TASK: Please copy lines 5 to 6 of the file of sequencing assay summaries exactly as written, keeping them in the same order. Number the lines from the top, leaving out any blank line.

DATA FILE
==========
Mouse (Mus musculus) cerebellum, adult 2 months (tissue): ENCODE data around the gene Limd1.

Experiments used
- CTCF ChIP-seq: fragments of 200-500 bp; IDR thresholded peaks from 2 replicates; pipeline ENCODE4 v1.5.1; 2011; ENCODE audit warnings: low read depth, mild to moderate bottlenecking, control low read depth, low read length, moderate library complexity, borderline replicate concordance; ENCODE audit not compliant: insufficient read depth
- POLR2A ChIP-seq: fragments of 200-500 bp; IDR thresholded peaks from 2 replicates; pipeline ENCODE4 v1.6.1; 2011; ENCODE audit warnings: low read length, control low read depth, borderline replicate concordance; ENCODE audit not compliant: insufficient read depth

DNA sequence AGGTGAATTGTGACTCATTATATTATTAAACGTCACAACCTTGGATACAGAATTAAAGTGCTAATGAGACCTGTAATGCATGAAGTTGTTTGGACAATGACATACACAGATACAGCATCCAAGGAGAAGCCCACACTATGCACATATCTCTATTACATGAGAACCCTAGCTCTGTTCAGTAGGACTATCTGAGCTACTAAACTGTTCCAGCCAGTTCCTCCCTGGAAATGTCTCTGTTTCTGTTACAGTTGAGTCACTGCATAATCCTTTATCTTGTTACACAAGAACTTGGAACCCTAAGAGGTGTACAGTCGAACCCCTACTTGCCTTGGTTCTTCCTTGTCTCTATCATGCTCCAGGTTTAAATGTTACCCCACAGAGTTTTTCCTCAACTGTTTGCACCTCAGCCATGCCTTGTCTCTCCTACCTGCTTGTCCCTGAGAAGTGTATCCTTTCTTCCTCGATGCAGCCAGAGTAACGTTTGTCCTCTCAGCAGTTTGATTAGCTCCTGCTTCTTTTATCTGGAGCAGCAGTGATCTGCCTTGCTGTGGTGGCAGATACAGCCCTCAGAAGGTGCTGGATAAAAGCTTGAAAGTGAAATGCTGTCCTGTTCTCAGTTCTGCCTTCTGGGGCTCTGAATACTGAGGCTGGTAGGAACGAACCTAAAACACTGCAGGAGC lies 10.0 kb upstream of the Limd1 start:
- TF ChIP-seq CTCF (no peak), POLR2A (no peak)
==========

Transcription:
DNA sequence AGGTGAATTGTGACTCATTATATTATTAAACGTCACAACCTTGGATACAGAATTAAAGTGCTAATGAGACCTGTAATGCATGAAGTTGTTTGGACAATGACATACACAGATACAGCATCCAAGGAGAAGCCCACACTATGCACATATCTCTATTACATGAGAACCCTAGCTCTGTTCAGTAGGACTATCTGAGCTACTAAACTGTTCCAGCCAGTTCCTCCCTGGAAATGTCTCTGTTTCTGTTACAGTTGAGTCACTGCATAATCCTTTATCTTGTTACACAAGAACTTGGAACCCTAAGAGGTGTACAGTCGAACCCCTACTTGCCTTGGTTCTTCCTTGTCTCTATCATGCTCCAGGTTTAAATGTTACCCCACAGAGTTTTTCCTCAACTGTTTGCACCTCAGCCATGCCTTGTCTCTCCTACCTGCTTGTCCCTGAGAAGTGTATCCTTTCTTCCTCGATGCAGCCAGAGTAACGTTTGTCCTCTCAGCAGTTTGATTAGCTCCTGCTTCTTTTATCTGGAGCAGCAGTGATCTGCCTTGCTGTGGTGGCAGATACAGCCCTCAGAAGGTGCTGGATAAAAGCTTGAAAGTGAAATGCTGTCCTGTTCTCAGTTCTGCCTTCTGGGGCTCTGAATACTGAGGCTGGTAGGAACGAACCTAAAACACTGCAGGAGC lies 10.0 kb upstream of the Limd1 start:
- TF ChIP-seq CTCF (no peak), POLR2A (no peak)